Readers are forewarned they may find some of the ambiguities in Bob’s responses or this area of law to be frustrating. As Bob pointed out when we met, the insurance world has yet to catch up with the electric bike and scooter movement. Peoples’ questions about who covers what, if at all, in e-bike cases are much like the questions that were asked about Airbnb, Uber and Lyft during the nascent stages of the home away from home and ride sharing movements. Insurers have yet to tackle some of these issues in policies and often there is no explicit guidance in policy language.
It is hoped that those who read this piece will be alerted to insurance issues surrounding e-bikes in advance of them arising in their own lives. For those who are e-bike owners or who plan to ride in places where e-bikes are present, the questions I ask of Bob are questions that you may want to be asking your own insurance agents and companies. Likewise, for those renting e-bikes or organizing events where e-bikes are present, the liability questions discussed below are ones that should be considered together with your insurance companies and legal counsel.
Lauri: Let’s start out with some background information on you. I know you are an avid bicycle commuter and have been in the insurance industry for quite some time. Tell me some more about why you ride and why you work in this field.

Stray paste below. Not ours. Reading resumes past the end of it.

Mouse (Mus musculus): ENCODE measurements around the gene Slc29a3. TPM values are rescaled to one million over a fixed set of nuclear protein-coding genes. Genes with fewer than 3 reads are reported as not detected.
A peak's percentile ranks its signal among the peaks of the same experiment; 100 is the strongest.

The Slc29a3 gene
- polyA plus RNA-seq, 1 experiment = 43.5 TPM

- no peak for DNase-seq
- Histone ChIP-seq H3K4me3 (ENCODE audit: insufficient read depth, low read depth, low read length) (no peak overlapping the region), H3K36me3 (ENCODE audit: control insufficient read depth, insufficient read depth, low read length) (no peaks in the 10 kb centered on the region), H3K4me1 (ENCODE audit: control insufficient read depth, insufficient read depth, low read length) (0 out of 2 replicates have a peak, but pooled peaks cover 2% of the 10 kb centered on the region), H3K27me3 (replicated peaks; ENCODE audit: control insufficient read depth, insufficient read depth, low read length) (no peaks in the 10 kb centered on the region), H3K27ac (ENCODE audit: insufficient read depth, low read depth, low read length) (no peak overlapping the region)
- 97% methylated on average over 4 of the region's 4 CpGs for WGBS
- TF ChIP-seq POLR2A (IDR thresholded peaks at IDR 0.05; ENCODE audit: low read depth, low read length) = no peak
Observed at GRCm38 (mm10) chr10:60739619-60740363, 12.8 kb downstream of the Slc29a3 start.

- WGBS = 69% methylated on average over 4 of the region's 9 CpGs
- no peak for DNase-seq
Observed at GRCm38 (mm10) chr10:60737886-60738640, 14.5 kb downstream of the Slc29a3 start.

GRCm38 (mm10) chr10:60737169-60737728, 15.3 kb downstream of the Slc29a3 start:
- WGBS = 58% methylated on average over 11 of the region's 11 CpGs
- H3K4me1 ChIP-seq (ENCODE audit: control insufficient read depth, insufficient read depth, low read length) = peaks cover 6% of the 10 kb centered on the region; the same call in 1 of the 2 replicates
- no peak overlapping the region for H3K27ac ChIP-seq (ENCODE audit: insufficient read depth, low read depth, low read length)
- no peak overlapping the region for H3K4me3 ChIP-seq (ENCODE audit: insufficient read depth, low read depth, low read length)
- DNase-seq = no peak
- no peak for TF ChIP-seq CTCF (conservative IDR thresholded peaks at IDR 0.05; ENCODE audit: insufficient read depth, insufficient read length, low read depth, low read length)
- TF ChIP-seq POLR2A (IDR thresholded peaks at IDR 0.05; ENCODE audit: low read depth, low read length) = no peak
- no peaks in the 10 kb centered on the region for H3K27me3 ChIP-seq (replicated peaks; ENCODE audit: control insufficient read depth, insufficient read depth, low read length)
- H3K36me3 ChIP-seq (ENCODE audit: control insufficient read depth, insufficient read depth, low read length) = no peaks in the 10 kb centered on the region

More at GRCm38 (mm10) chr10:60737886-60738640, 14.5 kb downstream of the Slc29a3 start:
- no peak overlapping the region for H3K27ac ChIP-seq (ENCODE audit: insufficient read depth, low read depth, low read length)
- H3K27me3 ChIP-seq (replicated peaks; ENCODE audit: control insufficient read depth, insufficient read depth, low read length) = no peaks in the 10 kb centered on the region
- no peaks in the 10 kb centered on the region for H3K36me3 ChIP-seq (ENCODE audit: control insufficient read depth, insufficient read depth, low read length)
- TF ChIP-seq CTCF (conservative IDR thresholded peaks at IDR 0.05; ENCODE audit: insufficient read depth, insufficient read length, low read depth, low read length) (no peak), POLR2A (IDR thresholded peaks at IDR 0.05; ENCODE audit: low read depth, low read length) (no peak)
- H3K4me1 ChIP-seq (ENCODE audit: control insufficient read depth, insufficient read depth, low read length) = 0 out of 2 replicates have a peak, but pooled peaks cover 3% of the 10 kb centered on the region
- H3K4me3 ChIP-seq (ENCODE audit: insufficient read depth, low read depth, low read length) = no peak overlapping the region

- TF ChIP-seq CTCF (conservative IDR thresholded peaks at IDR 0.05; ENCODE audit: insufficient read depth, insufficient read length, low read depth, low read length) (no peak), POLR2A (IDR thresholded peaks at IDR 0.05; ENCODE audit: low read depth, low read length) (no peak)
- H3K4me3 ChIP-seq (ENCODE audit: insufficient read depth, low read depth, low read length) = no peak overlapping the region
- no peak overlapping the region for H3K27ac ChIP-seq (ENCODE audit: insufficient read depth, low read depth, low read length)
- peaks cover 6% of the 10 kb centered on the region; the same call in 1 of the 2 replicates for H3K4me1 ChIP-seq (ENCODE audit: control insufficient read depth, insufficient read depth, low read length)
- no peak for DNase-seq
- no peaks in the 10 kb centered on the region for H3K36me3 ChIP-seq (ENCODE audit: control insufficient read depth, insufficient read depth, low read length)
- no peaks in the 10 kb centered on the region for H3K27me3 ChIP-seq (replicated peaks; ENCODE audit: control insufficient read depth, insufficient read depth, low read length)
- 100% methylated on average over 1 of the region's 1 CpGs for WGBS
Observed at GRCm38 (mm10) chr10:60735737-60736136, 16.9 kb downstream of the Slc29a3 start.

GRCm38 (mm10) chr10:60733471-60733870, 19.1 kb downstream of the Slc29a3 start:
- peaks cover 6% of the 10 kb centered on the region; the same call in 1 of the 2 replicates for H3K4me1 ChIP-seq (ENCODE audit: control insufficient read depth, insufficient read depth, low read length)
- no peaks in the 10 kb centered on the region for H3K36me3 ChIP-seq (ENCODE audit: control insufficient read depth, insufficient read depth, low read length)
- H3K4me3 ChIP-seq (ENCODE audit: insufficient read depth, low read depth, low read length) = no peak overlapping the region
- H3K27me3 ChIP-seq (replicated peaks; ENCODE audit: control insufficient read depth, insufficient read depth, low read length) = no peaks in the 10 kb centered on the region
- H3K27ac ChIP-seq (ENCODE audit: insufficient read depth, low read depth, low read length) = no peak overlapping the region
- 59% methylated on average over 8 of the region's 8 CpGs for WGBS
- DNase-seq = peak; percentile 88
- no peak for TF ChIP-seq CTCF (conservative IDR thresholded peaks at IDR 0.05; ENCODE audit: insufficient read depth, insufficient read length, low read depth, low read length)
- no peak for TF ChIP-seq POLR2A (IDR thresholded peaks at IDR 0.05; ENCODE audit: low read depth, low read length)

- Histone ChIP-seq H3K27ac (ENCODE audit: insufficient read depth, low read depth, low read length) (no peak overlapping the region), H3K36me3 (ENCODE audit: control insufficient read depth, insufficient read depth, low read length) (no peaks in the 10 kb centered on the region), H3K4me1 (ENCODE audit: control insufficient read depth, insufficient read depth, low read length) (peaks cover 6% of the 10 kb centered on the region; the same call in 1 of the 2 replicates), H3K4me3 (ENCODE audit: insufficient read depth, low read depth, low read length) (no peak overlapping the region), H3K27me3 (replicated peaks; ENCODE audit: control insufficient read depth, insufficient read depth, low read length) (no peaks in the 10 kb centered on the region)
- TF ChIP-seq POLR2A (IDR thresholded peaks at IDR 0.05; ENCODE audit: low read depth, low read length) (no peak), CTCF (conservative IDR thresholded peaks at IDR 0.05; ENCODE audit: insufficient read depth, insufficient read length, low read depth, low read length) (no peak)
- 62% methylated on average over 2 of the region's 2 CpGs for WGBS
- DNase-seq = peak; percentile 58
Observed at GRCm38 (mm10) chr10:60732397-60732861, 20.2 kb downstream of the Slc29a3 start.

Bob: I consider myself a transportational cyclist. I try to bike, walk or take public transportation first, and drive only when there’s an overriding advantage to do so. I’ve been a bike commuter since 2008, year-round since 2010. I love the way it combines health and ecological benefits, and how it encourages me to shop local. I’ve been an insurance agent for 25 years. I really enjoy being part of the local community and helping people and businesses to protect their loved ones and things that bring them joy.
Lauri: How about your experience with e-bikes? Have you ever ridden one? Do you have any interest in acquiring one?
Bob: I rode my first e-bike last winter in Cambridge, MA. It took a few minutes to get over the feeling that I was moving a lot faster than I should be for the work I was doing. I really liked it. My commute is only 6 miles one way, and I can handle the hills comfortably. If my commute was longer or hillier, I’d strongly consider buying an e-bike. As I get older, I think it could extend my years enjoying a transportational cycling lifestyle.
Lauri: Okay, now on to the topic at hand. Let’s start out with one of the most frequently asked questions: Are e-bike owners required to carry insurance under Maine’s new e-bike laws?
Bob: No, so long if the bike truly is an e-bike, as defined by Maine law. Some bikes with motors do not qualify as e-bikes. They may fall under the definition of motorcycles or mopeds, in which case insurance would be required by the State.
Regardless of whether coverage is required of e-bike owners, it is recommended that all e-bike owners consider the risks and responsibilities associated with owning an e-bike and the insurance protections that they may want in place in the event of a crash, collision or another unfortunate event.
Lauri: If I am riding an e-bike and hit a pedestrian or another bike rider with that e-bike, will my automobile insurance, homeowner insurance, or rental insurance cover the losses caused by me? Likewise, what if I damage property (e.g. dent a car or cause damage to someone else’s bike) with my e-bike? Will there be coverage?